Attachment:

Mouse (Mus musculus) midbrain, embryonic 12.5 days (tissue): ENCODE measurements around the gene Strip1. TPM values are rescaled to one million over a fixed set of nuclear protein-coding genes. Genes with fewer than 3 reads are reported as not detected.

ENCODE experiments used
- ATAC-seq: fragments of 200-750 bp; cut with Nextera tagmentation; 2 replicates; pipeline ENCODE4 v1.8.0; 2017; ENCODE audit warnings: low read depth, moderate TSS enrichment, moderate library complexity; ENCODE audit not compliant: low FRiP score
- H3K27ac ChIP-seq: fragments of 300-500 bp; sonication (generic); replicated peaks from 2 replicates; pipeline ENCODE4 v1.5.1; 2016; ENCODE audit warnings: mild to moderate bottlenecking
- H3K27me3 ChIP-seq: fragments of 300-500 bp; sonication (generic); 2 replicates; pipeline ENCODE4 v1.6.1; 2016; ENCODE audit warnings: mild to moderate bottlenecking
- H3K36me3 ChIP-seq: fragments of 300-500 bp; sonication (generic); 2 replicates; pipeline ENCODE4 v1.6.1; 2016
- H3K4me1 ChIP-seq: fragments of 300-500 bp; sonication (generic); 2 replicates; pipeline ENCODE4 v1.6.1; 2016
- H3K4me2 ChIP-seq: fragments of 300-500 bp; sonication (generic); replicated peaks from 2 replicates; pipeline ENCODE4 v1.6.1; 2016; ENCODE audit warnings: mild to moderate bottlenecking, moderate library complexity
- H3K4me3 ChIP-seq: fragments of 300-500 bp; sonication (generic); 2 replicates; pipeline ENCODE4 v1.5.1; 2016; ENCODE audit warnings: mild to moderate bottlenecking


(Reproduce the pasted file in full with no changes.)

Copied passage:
Mouse (Mus musculus) midbrain, embryonic 12.5 days (tissue): ENCODE measurements around the gene Strip1. TPM values are rescaled to one million over a fixed set of nuclear protein-coding genes. Genes with fewer than 3 reads are reported as not detected.

ENCODE experiments used
- ATAC-seq: fragments of 200-750 bp; cut with Nextera tagmentation; 2 replicates; pipeline ENCODE4 v1.8.0; 2017; ENCODE audit warnings: low read depth, moderate TSS enrichment, moderate library complexity; ENCODE audit not compliant: low FRiP score
- H3K27ac ChIP-seq: fragments of 300-500 bp; sonication (generic); replicated peaks from 2 replicates; pipeline ENCODE4 v1.5.1; 2016; ENCODE audit warnings: mild to moderate bottlenecking
- H3K27me3 ChIP-seq: fragments of 300-500 bp; sonication (generic); 2 replicates; pipeline ENCODE4 v1.6.1; 2016; ENCODE audit warnings: mild to moderate bottlenecking
- H3K36me3 ChIP-seq: fragments of 300-500 bp; sonication (generic); 2 replicates; pipeline ENCODE4 v1.6.1; 2016
- H3K4me1 ChIP-seq: fragments of 300-500 bp; sonication (generic); 2 replicates; pipeline ENCODE4 v1.6.1; 2016
- H3K4me2 ChIP-seq: fragments of 300-500 bp; sonication (generic); replicated peaks from 2 replicates; pipeline ENCODE4 v1.6.1; 2016; ENCODE audit warnings: mild to moderate bottlenecking, moderate library complexity
- H3K4me3 ChIP-seq: fragments of 300-500 bp; sonication (generic); 2 replicates; pipeline ENCODE4 v1.5.1; 2016; ENCODE audit warnings: mild to moderate bottlenecking